The .243 Winchester has been around for some time. It has been used to take a multitude of game from prairie dogs to moose. Yet some macho hunters consider this round underpowered for even deer. They could not be more wrong.
The .243 Winchester is a wonderful round. It is accurate, has light recoil and hits with enough authority to take deer sized game cleanly and humanely. The .243 is a necked down version of the .308 Winchester. It is normally factory loaded with bullets which weigh from 80 to 100 grains. Those who hand load have a choice of weights all the way up to 105 grains. It pushes these bullets anywhere from 2700 to 2900 feet per second with plenty of foot pounds of energy to do the job.
I bought my wife a Winchester model 70 many years ago. The caliber .243. It is the only center fire rifle she has owned. She hunts with me often. And I have seen her take many deer and several antelope with this rifle. It has performed spectacularly in the field. In fact my wife has taken the better of buck antelope between the two of us. On that hunt I watched in amazement when she sent an eighty grain Speer bullet downrange and knocked that antelope buck head over heels at about two-hundred and fifty yards. For perfect spying, there can be use of the yellowstone binoculars reviews at the search engines. The power of the rifle should be excellent to shoot the animals and birds available in the forest.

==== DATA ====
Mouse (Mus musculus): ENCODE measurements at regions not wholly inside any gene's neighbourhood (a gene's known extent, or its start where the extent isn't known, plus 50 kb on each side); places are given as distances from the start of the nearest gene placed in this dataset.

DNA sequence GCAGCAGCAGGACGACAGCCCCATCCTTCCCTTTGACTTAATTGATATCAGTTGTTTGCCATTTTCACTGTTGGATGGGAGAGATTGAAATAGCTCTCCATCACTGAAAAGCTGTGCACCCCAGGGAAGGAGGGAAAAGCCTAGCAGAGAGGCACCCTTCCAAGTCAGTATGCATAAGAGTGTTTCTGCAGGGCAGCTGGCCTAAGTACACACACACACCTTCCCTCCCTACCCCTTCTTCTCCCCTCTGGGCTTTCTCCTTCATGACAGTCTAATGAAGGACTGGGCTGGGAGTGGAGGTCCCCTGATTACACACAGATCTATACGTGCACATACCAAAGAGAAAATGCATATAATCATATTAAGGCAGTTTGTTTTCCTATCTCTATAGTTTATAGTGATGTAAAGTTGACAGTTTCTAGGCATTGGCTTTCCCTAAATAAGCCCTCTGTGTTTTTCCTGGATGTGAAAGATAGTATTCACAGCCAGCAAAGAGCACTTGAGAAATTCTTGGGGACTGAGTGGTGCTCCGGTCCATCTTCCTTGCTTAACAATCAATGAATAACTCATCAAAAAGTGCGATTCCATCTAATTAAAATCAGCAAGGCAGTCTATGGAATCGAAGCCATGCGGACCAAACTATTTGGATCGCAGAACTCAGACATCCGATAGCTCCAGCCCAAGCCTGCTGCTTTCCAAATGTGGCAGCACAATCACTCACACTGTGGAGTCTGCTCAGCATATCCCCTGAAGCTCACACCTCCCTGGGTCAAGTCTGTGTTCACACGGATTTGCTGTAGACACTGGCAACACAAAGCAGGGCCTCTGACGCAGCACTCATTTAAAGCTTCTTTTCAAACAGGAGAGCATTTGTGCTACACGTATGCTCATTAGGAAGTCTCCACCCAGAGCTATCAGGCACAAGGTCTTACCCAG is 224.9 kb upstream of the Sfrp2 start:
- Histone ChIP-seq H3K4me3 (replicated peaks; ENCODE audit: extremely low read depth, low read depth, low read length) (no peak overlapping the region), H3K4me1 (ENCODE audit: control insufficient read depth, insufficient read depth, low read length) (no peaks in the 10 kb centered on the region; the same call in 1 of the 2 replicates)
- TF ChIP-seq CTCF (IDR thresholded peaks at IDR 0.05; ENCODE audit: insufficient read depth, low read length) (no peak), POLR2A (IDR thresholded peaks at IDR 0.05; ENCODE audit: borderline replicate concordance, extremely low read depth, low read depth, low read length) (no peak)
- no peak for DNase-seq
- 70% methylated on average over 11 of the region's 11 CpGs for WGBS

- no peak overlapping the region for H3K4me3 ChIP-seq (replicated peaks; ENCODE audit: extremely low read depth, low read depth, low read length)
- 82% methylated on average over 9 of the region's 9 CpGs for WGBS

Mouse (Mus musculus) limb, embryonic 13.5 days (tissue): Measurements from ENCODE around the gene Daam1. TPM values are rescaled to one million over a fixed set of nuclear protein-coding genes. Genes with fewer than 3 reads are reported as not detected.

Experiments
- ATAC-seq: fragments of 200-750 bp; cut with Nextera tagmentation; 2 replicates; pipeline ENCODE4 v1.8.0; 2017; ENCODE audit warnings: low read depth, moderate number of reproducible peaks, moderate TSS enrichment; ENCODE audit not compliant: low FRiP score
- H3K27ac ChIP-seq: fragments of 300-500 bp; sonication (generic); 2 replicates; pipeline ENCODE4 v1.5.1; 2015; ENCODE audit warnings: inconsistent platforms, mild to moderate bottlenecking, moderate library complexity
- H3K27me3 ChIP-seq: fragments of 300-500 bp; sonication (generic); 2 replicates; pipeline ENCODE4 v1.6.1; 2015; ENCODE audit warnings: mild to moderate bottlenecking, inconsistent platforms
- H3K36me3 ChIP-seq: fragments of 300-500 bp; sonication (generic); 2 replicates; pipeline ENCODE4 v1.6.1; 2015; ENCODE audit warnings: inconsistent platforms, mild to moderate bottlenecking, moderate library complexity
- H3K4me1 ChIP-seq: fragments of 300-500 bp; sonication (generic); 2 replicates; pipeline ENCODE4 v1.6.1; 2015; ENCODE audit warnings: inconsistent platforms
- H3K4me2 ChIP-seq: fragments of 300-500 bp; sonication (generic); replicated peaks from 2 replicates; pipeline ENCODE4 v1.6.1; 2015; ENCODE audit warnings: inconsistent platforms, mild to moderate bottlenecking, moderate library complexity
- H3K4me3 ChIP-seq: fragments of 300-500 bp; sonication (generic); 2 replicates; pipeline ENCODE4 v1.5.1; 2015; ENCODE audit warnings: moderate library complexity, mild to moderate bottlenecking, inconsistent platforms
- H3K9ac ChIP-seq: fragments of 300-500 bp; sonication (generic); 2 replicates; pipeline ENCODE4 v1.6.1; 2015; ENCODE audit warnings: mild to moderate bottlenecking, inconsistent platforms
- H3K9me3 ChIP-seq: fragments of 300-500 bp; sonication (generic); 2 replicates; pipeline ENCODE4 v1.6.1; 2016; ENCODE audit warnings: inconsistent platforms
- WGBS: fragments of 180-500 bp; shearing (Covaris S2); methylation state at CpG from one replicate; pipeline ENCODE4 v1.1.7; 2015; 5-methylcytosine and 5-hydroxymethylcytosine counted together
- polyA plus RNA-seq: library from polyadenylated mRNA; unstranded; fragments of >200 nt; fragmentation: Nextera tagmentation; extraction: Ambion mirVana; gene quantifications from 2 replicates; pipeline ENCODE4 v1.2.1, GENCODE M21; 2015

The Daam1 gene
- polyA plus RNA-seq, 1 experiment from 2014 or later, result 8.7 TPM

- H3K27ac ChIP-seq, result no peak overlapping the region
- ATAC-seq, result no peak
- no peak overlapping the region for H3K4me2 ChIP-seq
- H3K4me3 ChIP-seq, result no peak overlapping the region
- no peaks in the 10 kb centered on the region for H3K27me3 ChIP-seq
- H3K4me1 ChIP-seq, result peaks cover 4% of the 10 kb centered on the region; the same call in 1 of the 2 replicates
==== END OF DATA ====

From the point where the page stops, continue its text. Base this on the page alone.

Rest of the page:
In my hunting experience I have used many different calibers for my hunts, from the 22-250 Remington, to the .338 Winchester magnum. Of all of the rifles I’ve owned I feel my favorite is the 7mm Remington magnum. But when I really think about it I could have taken every head of game I have with a .243 Winchester. I am slow to admit it but it is the truth.
This round has caused the demise of several comparative rounds. When Winchester brought out the .243 Remington brought out a similar round called the .244. The Winchester round proved to be more effective and won the sales war hands down. Remington redesigned the .244 and called it the 6 millimeter Remington but it was too little too late. The .250 Savage and the .257 Roberts were likewise overshadowed by the performance of the .243.
There is an old saying amongst hunters and soldiers alike. It is Beware of the man who owns one rifle. The reason for this belief is that to use one rifle makes the shooter/hunter more proficient, yes more intimate, with this one rifle. Well my wife has owned the one rifle and she is a crack shot. I must say I am a believer. Of course I take pride in saying i reload for her. And I must say the .243 is very easy and actually pleasurable to reload.
I believe the .243 Winchester is a perfect rifle for deer sized game out to about 300 yards. I also believe it is also a good varmint round with inherent accuracy. In the deep woods though I would probably, and I mean deep woods, steer toward a brush buster like the 30-30 Winchester or .35 Remington. But all-in-all the .243 is hard to beat as the perfect deer rifle. I may need to get me one.